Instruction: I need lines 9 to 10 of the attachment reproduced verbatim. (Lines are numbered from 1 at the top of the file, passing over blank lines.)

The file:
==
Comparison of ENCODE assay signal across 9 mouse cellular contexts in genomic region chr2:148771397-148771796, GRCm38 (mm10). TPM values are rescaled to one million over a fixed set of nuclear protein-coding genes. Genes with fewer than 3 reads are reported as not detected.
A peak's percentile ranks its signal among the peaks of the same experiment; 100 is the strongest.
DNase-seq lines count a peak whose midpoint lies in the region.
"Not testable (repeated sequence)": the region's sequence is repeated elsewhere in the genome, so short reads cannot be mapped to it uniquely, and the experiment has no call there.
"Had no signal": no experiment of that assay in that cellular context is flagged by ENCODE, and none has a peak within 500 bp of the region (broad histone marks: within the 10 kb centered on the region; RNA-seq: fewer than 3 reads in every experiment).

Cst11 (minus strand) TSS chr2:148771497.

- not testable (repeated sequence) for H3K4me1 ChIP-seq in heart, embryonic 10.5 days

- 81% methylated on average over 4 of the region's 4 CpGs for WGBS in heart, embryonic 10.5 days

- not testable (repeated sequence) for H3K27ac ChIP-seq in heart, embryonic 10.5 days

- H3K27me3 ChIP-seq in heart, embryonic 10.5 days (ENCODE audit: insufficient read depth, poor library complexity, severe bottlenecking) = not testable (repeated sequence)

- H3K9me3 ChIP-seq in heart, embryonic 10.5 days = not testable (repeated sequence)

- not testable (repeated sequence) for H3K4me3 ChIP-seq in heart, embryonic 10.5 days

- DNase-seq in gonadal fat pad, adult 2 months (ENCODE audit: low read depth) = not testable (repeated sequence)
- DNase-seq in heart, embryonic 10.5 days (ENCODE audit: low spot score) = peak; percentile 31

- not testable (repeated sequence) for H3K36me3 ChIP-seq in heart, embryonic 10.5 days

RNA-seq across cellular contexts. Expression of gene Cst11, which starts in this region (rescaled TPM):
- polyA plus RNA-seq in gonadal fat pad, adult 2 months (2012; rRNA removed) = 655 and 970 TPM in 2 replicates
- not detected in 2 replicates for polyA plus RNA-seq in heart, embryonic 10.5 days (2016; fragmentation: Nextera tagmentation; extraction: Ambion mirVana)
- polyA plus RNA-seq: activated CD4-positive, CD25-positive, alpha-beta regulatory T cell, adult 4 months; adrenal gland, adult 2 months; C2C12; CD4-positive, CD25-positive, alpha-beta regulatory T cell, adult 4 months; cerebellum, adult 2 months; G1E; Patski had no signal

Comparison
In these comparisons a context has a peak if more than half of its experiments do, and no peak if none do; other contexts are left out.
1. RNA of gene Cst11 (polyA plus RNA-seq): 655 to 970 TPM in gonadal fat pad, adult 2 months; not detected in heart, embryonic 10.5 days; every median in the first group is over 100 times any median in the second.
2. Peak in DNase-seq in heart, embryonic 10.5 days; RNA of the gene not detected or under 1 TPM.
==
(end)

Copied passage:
- not testable (repeated sequence) for H3K27ac ChIP-seq in heart, embryonic 10.5 days

- H3K27me3 ChIP-seq in heart, embryonic 10.5 days (ENCODE audit: insufficient read depth, poor library complexity, severe bottlenecking) = not testable (repeated sequence)